Sharlto Copley and Samuel L. Jackson fair slightly better than both Brolin and Olsen, only because their screen time isn’t as large and they manage to make the best of their short lines. Copley mostly gets by on his weird accent and awkward presentation, while Jackson keeps winking at the camera and cursing for the sake of it. Both men don’t do much, but they do save the film from being completely forgettable on its star power.

Spike Lee‘s direction is what really gets me. The man has done such great work, yet he goes by mostly unnoticed with Oldboy. Why did he even bother with the project, if he never had any plans to put forth some effort? I can’t blame him for the paycheck, but I can say that seeing his name on this and then seeing the movie makes me upset and disappointed. I wasn’t expecting a whole lot, but I was at least expecting something uniquely his.

Watching Oldboy and not thinking about the original still leaves many problems. The film is violent, but moves slow and spends way too much time on points that don’t matter all too much, aside from paying homage to the original. Also, the twist and reveal is rather obvious and not nearly as effective. Newcomers will definitely like parts of the film, but I still feel like even they’d be more excited to hunt down the original than to re-watch this one on home video.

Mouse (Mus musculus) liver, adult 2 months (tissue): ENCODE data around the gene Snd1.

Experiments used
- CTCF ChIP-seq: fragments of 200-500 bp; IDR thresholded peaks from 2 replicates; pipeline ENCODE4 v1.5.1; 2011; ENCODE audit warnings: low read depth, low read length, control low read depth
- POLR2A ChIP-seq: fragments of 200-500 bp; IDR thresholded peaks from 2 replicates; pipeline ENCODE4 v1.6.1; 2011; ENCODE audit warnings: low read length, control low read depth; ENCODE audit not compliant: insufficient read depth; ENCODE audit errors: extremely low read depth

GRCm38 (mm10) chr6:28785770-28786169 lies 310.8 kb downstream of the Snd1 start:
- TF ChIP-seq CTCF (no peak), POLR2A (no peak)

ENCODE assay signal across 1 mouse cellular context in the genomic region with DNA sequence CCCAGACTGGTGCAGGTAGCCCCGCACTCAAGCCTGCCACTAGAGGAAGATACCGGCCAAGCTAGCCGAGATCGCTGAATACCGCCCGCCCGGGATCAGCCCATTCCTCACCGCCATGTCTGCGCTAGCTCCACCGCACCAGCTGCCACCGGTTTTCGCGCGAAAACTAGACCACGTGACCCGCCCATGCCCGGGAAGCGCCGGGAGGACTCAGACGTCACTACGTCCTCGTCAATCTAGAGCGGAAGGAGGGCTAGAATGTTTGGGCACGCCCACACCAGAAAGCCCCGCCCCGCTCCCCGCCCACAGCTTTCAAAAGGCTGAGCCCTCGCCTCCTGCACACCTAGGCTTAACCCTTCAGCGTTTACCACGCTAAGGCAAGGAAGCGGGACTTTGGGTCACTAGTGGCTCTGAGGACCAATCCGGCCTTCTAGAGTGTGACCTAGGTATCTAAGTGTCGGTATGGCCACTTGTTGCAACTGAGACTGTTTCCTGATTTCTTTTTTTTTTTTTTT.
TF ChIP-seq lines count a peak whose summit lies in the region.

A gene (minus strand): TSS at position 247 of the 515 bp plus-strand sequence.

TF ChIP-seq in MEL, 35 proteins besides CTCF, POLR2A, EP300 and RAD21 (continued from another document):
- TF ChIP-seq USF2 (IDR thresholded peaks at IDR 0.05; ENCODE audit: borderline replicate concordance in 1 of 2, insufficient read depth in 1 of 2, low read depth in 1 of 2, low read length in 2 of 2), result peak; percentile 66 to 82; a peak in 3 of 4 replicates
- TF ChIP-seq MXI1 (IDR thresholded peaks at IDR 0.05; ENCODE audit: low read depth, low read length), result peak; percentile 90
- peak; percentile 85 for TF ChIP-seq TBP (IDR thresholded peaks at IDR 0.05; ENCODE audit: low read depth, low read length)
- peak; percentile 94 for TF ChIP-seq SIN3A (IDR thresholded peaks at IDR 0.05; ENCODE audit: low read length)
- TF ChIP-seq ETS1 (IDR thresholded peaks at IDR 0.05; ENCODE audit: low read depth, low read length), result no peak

And that’s where this film becomes a giant problem. It never gets away with being its own film. It borrows too much and in the end it will only exist to point new viewers in the direction of the original. Fans of the original will be disappointed sorely, while newcomers will appreciate the bizarre story and graphic CGI blood and violence.

Oldboy is a shallow and pointless remake that lives up to the typical Hollywood standard when it comes to remakes. It brings nothing new to the table and mostly wastes its cast and crew. Bummer.

Oldboy (2013) – 6.5/10